Back in 2013, as my son started his schooling, I watched Logan La Plante’s TEDx talk he did at the University of Nevada. The one line that really struck a chord with me was, “When I grow up, I want to be happy". Logan was homeschooled, but he did not like people’s reactions when he told them this. So he coined the term, “Hackschooling”. His TEDx talk goes on to focus on being happy and healthy, and is a valuable insight into a student’s thoughts on education.
I want to be happy now!
Bringing it back to the quote from the talk, “When I grow up, I want to be happy", it made me think, Why wait till we grow up. Now that I have children of my own, their happiness is one of the main drivers in my life — as it is in many other parents lives — and it has been very interesting to see how this happiness is impacted by how their school day, term, and year is going.
For children to learn, the learning must be challenging, while, at the same time, learning should have scaffolding and tools available so that opportunities for fun, success, and happiness occur during and after the learning.
Happy in the pit
James Nottingham talks about being in the “Learning Pit” as a model to help explain to students how and why challenge is necessary for learning. It provides a framework to help move through the process to co-construct an understanding of the key concepts. Some students, however, will still struggle with these challenges due to “road blocks” to their learning, meaning that happiness, success, and fun are often not part of their school day. These “learning blocks” could be:
- learning difficulties
- a lack of motivation due to no authentic audience
- a struggle to record their ideas using traditional methods
- poor engagement
- difficulty ordering their thoughts.
Some learning blocks minimise the opportunities for learners to move past the confusion into the deeper learning of the model, and could result in learners never getting out of the pit.
Digital tools such as speech-to-text, text-to-speech, brainstorming tools, visual organisers, online collaborative spaces and documents, and blogs all give learners the opportunities to overcome their learning blocks and learn on a more equitable footing. These “nouns of learning” enable the learners to have the tools to develop the “verbs of learning” such as contrasting, summarising, sequencing, questioning, analysing, applying, interpreting, and predicting — to name a few. I think that these digital tools, along with other tools, are going to be a critical part of a learner’s toolbox as we move forward in education.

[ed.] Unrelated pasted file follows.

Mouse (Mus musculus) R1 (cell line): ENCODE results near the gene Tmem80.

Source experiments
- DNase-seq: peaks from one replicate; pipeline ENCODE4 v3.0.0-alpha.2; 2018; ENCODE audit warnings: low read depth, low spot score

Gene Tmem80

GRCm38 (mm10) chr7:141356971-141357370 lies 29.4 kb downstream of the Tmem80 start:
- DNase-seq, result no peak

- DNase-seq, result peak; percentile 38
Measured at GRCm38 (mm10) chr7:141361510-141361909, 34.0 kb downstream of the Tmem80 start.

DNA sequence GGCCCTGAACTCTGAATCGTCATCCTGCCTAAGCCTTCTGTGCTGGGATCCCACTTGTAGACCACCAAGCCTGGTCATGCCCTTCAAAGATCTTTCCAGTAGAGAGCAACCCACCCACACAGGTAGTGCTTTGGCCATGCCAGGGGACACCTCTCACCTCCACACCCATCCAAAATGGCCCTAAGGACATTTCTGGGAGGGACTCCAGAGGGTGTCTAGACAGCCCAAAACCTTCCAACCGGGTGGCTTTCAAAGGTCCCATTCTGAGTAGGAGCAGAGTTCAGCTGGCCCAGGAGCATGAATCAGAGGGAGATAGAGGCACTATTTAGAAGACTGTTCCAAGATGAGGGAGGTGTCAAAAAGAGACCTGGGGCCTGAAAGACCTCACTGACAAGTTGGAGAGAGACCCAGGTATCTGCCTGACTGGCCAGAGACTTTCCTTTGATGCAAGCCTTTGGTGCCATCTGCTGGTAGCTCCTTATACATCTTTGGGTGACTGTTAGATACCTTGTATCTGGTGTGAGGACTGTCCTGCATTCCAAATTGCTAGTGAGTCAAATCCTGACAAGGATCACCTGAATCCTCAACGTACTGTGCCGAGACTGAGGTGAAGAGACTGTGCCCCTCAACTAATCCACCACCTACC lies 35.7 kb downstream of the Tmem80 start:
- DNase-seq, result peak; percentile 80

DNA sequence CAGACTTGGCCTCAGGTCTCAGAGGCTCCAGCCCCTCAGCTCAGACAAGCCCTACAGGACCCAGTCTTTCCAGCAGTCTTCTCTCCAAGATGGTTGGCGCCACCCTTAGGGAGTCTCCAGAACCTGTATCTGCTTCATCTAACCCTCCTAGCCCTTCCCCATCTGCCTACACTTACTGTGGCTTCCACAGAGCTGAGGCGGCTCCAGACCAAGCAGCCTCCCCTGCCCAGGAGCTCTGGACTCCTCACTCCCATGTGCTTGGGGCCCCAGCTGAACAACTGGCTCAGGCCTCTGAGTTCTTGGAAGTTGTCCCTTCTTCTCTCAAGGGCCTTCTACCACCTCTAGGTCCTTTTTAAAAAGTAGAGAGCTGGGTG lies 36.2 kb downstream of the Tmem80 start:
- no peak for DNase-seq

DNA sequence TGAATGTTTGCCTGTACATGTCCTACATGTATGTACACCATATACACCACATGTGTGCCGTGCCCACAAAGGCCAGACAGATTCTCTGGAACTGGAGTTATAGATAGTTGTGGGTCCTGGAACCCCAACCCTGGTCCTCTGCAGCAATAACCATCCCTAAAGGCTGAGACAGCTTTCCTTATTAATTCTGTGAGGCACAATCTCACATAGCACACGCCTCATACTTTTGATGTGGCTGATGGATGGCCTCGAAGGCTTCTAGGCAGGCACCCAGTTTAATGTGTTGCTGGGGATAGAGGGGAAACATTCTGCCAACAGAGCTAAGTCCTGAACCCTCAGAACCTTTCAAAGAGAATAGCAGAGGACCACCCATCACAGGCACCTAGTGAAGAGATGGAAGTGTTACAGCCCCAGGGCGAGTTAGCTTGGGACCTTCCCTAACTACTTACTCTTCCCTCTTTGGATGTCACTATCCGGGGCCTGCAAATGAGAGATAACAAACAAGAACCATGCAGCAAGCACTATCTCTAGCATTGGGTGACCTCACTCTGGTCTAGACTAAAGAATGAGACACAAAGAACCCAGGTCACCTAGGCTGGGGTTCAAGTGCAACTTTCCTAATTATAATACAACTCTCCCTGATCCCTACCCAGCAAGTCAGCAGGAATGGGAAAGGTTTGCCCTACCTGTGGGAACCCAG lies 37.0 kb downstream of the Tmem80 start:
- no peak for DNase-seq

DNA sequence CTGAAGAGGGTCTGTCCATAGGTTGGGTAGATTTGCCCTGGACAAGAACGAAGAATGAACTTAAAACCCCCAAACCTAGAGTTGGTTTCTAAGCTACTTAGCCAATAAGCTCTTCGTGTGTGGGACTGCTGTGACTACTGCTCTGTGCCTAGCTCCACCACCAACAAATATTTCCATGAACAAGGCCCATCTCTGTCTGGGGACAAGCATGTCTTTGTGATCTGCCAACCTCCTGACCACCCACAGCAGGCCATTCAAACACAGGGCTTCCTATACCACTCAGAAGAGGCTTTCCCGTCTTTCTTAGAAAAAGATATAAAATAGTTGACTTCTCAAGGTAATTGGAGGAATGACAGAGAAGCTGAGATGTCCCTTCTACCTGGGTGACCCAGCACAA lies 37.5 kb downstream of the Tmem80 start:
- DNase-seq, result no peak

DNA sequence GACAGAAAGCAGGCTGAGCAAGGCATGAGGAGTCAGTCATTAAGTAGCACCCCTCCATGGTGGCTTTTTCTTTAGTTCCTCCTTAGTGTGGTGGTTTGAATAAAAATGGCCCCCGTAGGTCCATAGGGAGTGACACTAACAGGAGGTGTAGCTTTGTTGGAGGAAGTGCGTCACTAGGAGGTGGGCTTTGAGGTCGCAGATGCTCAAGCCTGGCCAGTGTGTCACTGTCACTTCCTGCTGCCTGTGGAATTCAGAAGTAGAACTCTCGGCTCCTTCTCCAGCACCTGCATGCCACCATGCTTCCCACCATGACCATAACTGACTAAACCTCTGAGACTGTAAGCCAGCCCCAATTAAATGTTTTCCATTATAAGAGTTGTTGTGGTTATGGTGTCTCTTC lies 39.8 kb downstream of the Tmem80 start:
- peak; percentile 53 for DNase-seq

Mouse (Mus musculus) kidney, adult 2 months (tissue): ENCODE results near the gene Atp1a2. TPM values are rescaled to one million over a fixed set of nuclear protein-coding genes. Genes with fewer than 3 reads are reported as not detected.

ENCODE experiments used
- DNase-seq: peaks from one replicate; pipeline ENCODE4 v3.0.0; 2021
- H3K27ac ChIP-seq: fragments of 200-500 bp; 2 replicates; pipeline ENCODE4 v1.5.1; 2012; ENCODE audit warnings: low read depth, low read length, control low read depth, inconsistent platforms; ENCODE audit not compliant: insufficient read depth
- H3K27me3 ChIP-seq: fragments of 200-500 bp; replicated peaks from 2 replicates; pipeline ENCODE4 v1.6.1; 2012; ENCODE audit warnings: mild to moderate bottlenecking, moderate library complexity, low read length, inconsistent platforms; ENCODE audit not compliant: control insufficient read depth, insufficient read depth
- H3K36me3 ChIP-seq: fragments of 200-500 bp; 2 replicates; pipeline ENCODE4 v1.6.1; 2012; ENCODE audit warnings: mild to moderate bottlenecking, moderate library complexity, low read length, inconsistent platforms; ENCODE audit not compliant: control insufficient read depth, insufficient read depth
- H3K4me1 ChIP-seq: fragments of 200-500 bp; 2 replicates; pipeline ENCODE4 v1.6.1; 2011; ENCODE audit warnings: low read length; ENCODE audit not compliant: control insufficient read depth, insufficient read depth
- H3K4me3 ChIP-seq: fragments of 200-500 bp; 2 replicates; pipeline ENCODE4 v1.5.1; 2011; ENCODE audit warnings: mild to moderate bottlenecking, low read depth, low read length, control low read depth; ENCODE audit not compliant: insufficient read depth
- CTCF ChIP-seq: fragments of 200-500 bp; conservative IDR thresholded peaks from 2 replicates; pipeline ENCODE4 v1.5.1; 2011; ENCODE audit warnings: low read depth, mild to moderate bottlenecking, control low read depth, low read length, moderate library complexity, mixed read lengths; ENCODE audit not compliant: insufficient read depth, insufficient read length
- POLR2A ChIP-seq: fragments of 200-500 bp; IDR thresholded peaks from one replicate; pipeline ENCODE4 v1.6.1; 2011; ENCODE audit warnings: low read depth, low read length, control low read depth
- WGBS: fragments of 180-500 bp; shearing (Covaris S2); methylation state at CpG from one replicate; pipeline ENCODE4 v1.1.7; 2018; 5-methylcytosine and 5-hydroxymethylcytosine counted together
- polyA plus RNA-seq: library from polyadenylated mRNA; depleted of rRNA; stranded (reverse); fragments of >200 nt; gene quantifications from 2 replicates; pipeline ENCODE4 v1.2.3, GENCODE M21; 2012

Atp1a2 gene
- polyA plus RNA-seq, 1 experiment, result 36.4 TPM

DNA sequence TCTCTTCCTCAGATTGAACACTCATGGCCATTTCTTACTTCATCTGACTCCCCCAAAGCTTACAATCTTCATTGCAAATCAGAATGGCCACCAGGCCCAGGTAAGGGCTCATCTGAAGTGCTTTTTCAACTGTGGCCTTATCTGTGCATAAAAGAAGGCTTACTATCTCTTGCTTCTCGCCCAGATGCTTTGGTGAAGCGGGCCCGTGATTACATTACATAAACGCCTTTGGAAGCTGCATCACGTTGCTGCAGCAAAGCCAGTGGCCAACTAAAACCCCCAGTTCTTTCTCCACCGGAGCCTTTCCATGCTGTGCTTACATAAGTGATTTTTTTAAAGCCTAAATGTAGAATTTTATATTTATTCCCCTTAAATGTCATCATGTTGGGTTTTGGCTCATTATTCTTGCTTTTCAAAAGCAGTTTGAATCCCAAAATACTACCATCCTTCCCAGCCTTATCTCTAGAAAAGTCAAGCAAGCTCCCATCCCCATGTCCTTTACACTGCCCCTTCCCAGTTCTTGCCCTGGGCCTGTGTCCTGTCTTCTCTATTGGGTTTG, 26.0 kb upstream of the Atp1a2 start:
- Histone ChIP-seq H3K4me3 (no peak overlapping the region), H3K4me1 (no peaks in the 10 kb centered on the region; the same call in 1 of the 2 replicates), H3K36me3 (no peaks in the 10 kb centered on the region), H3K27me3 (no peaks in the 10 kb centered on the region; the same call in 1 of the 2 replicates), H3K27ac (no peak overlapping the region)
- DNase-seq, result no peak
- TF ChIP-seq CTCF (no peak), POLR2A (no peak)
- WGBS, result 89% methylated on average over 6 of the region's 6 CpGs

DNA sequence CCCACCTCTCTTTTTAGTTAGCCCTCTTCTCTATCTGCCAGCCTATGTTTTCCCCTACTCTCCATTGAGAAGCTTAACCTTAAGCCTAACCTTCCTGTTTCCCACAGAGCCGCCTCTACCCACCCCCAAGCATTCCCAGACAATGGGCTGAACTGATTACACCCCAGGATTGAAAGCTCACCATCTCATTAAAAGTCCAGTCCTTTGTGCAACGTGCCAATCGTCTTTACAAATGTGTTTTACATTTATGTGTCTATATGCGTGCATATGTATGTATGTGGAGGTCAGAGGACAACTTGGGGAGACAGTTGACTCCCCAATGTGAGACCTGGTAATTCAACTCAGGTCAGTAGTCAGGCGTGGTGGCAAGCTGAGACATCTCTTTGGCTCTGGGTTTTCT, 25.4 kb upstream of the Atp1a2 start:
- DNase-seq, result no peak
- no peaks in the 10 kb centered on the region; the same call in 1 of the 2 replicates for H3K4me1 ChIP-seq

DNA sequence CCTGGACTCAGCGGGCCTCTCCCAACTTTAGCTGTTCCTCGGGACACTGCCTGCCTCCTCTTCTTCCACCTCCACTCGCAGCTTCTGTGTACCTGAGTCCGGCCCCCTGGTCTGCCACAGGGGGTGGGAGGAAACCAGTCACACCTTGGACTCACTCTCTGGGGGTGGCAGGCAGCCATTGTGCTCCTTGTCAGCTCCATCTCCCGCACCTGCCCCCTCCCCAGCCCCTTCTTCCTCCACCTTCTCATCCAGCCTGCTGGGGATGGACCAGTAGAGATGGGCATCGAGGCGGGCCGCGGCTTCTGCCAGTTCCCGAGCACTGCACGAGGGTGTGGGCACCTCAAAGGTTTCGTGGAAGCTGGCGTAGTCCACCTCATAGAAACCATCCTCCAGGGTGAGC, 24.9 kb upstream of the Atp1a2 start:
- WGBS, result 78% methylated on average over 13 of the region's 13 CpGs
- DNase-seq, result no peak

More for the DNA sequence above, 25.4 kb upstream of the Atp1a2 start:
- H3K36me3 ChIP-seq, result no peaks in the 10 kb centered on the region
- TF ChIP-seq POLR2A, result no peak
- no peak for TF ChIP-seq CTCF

Happy to merge technologies
One of CORE Education’s Ten Trends is the concept of Digital Convergences, which refers to the merging of previously discrete and separately used technologies, as well as the almost ‘invisible’ integration and use of technologies as a part of our everyday life. Below is my endeavour to look at merging a number of digital tools into a possible writing process to enhance the opportunities for happiness and success in literacy.
Happy to be challenged
I have also attempted to adapt James Nottingham’s Learning Pit diagram to show how Digital Convergences could be integrated into the model to allow for opportunities to overcome the Learning Blocks. Teaching digital tools, and using them as part of the process, gives learners a larger toolkit to draw on when they come across the necessary challenges in their learning. A student who struggles with handwriting could type or dictate their ideas to facilitate a way over their learning block. Similarly, a student who does not see the point of going into the pit because no one apart from the teacher ever sees the learning, may be motivated by blogging his or her learning, and sharing this with a wider audience.
If Logan La Plante is correct, and all children want to be happy when they grow up, what opportunities, then, are we providing for our learners in the classroom that will ensure they feel success and happiness right now and in the future?
Do you allow your learners opportunities to utilise the technologies that are at their fingertips on smartphones, tablets, and laptops?
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